Blog Tour – The Fortunate Ones

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Algonquin Publicity presents

The Fortunate Ones

by Ed Tarkington



When Charlie Boykin was young, he’d thought his life with his single mother was really just fine. But when his mother’s connections get Charlie into boarding school and give them access to the upper echelons of Nashville society, Charlie falls under the spell of all that a life among the wealthy can mean. Increasingly attached to another boy, Arch Creigh, Charlie learns how morality has little to do with life in Belle Meade. On into college and after, Charlie aids Arch in his pursuit of a Senate seat, only to be pulled into a growing web of deceit. The novel examines the questions: Why do the poor love the rich? Why do we envy and worship a class of people that so often exhibits the worst excesses and the lowest morals?

For fans of Ann Patchett’s Commonwealth and Kevin Wilson’s Nothing to See Here, The Fortunate Ones is an engrossing story of class, love, and loyalty.



I’d like to thank Algonquin Books for including me in their Blog Tour for the impressive new release by Ed Tarkington, The Fortunate Ones.

This is in part a coming-of-age story, but more importantly it’s a look behind the curtain of the lives of wealthy families, conservative southern values, corruption and the ease with which you can leave your family and morals behind when you receive a golden ticket to this elite, opulent world. Under it all is the theme of love. The love of family, partners, friends. What you will do for it and because of it.

Growing up the only child of a single-working mother much like Charlie, I wonder if my decisions would have paralleled his, abandoning my life without a look back, or if I would have said no to the easy life. I do know that I was captivated by this story as soon as I began reading and could not put it down.

I’ve truly always loved reading about the lives of the wealthy. The kids that grow up going to private schools. I’ve known real-life Arch’s, Jamie’s and Vanessa’s and I love taking a peek in to what life must be like when you come from money.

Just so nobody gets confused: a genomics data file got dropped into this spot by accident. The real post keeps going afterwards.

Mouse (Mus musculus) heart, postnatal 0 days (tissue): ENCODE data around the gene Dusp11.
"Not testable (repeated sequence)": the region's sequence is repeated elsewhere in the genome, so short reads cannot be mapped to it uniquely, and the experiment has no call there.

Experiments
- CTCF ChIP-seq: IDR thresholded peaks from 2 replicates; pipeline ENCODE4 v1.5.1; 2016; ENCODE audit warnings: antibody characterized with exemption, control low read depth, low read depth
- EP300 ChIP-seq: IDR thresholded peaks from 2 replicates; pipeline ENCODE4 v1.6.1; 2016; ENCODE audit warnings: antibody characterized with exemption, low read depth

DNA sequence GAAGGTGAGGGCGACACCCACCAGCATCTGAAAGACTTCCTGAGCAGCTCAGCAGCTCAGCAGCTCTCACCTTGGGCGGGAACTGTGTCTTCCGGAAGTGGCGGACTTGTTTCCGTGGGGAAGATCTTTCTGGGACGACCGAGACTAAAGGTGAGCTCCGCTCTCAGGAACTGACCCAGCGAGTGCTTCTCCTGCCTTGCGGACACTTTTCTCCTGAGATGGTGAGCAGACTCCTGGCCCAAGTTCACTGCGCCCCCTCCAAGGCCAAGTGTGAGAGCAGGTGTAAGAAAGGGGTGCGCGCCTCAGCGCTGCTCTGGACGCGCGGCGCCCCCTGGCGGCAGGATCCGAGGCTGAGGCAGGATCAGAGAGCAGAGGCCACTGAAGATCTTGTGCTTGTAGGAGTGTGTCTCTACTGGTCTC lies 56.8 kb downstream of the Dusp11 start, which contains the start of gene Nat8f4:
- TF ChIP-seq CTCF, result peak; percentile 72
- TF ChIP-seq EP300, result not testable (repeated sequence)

“We were perched on the precipice of manhood, drunk on our own importance, our futures promising, the present full of opportunity for seemingly endless firsts and lasts – first drink, first kiss, first love, first lay; last dance, last test, last performance, last season, last game.”

The characters are so real, the writing is smart and spot-on and there is just so much truth in this story.

“I closed my eyes and remembered the farm in April and the endless green meadow in the cool, misty damp of early morning. I thought of my mother there, the way she had looked to me, in love, but also afraid. And I wondered, as she must have then, and perhaps for many years after, why I had found it so hard just to be happy for her.”
There are no good or bad characters, just characters that have both good and bad in them – as in real life.

“It seems these days more and more that people assume that because a man is wealthy, he should be trusted to lead, or to govern,” he said. “They overlook the fact that wealth is often acquired without discipline or principle. Plato believed that wisdom led to virtue. But one needn’t be wise to become wealthy. One certainly needn’t be virtuous. Of course, all men are flawed, aren’t they, Charlie?”

This is a great story and these characters will stay with me for a long while.



Ed Tarkington’s debut novel Only Love Can Break Your Heart was an ABA Indies Introduce selection, an Indie Next pick, a Book of the Month Club Main Selection, and a Southern Independent Booksellers Association bestseller. A regular contributor to, his articles, essays, and stories have appeared in a variety of publications including the Nashville Scene, Memphis Commercial Appeal, Knoxville News-Sentinel, and Lit Hub. He lives in Nashville, Tennessee.





We are so excited to have a brand new ARC of The Fortunate Ones enter below contest ends January 15 2021.

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2 Responses

  1. Hannah Mason

    This book looks and sounds really good! Definitely adding it to my TBR! 🤩

    • Colleen C

      The quotations you mentioned in your review definitely make me interested to read the book. It sounds like it depicts a world I am not personally familiar with.

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